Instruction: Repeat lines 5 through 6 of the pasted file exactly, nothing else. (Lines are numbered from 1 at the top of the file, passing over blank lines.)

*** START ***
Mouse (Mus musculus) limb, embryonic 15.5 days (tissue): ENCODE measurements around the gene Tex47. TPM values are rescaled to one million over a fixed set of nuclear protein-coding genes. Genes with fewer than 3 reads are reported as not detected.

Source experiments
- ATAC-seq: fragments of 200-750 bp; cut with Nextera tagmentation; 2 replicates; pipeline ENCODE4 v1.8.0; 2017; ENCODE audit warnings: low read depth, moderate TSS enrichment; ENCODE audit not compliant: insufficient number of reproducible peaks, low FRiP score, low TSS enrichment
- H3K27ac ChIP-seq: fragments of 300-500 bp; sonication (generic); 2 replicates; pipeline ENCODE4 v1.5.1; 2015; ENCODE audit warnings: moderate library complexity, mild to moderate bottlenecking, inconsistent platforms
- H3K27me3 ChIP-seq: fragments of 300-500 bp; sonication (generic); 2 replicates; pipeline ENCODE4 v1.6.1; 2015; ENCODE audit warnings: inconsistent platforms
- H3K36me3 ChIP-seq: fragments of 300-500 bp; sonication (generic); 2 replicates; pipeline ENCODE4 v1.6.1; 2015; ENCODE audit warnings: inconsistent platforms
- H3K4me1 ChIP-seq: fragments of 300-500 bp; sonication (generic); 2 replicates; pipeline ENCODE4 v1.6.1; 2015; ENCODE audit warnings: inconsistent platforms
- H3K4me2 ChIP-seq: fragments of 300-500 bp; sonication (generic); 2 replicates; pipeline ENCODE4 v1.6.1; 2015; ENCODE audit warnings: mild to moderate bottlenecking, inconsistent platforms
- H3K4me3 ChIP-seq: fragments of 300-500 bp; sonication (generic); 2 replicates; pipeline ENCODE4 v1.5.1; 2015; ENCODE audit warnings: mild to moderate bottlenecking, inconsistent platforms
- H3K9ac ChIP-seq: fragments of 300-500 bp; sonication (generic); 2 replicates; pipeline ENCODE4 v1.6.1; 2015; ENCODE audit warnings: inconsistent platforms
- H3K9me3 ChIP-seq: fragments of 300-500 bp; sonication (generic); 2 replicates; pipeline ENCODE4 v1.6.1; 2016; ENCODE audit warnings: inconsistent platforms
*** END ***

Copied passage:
- H3K27me3 ChIP-seq: fragments of 300-500 bp; sonication (generic); 2 replicates; pipeline ENCODE4 v1.6.1; 2015; ENCODE audit warnings: inconsistent platforms
- H3K36me3 ChIP-seq: fragments of 300-500 bp; sonication (generic); 2 replicates; pipeline ENCODE4 v1.6.1; 2015; ENCODE audit warnings: inconsistent platforms